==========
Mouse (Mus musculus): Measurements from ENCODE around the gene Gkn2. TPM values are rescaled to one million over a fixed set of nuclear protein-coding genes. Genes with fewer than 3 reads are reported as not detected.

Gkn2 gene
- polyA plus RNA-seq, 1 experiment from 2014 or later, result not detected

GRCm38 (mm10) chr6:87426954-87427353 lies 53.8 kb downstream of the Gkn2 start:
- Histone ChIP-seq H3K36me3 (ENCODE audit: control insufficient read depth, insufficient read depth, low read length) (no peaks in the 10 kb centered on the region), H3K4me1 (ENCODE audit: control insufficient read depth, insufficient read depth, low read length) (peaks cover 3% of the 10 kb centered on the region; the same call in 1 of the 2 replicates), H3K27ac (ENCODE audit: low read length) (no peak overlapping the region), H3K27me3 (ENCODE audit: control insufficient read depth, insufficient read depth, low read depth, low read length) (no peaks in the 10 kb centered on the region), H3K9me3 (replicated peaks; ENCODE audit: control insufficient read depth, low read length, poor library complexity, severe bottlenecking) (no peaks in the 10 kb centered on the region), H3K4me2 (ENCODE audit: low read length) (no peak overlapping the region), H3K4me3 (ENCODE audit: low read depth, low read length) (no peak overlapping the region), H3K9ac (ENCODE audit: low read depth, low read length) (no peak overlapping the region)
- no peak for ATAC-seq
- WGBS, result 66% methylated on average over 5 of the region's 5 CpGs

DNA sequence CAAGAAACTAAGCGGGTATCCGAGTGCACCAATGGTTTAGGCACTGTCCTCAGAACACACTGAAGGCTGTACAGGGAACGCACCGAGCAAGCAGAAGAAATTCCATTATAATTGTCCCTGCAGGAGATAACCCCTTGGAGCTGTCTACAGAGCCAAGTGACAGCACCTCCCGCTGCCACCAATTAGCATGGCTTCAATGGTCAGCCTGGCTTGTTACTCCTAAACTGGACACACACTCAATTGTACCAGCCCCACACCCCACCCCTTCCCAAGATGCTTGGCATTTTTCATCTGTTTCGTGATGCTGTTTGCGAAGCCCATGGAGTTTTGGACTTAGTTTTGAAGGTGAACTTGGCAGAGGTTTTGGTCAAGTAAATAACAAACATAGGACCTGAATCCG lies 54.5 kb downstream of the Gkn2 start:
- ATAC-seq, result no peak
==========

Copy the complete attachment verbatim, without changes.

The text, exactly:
Mouse (Mus musculus): Measurements from ENCODE around the gene Gkn2. TPM values are rescaled to one million over a fixed set of nuclear protein-coding genes. Genes with fewer than 3 reads are reported as not detected.

Gkn2 gene
- polyA plus RNA-seq, 1 experiment from 2014 or later, result not detected

GRCm38 (mm10) chr6:87426954-87427353 lies 53.8 kb downstream of the Gkn2 start:
- Histone ChIP-seq H3K36me3 (ENCODE audit: control insufficient read depth, insufficient read depth, low read length) (no peaks in the 10 kb centered on the region), H3K4me1 (ENCODE audit: control insufficient read depth, insufficient read depth, low read length) (peaks cover 3% of the 10 kb centered on the region; the same call in 1 of the 2 replicates), H3K27ac (ENCODE audit: low read length) (no peak overlapping the region), H3K27me3 (ENCODE audit: control insufficient read depth, insufficient read depth, low read depth, low read length) (no peaks in the 10 kb centered on the region), H3K9me3 (replicated peaks; ENCODE audit: control insufficient read depth, low read length, poor library complexity, severe bottlenecking) (no peaks in the 10 kb centered on the region), H3K4me2 (ENCODE audit: low read length) (no peak overlapping the region), H3K4me3 (ENCODE audit: low read depth, low read length) (no peak overlapping the region), H3K9ac (ENCODE audit: low read depth, low read length) (no peak overlapping the region)
- no peak for ATAC-seq
- WGBS, result 66% methylated on average over 5 of the region's 5 CpGs

DNA sequence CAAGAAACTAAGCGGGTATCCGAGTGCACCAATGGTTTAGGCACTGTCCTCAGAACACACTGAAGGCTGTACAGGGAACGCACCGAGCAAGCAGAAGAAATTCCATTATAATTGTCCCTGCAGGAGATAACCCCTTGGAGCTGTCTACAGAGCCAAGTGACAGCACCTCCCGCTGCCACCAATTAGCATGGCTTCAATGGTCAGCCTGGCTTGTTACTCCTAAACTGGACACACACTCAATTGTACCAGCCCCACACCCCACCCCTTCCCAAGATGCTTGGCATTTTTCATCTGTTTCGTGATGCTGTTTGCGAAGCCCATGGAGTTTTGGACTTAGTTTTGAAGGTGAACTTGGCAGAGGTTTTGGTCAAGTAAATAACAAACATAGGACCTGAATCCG lies 54.5 kb downstream of the Gkn2 start:
- ATAC-seq, result no peak